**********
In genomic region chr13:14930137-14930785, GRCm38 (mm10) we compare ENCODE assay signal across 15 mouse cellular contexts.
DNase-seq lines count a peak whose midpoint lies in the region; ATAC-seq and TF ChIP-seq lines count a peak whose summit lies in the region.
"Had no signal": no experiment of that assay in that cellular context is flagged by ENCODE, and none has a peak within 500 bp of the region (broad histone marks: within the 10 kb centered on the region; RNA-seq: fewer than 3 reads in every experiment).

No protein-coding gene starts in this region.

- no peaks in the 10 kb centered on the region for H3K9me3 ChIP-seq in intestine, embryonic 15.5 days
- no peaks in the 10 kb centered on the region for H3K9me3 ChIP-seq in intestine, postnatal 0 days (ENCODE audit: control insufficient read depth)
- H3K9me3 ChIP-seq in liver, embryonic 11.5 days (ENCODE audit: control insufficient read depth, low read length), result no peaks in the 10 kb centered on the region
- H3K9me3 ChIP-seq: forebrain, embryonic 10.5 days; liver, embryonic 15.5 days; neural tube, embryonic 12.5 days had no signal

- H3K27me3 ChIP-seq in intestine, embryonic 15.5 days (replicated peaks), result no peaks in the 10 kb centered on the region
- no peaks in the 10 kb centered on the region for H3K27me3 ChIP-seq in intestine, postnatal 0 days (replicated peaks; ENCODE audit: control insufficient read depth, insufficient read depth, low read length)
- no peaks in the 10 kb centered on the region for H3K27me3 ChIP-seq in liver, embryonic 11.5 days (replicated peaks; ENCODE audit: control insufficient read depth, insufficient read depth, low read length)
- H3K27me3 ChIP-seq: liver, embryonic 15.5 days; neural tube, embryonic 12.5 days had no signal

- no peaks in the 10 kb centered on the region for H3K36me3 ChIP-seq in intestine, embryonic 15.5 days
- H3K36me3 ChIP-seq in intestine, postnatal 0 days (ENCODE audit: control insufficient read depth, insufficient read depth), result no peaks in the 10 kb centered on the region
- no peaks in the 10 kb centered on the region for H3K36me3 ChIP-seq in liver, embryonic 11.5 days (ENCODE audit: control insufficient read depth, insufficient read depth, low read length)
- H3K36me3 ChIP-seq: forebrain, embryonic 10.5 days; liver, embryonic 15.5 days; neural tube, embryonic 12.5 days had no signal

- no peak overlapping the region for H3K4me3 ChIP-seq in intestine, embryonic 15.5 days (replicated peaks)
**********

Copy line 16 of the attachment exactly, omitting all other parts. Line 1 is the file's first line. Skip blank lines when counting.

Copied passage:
- H3K36me3 ChIP-seq: forebrain, embryonic 10.5 days; liver, embryonic 15.5 days; neural tube, embryonic 12.5 days had no signal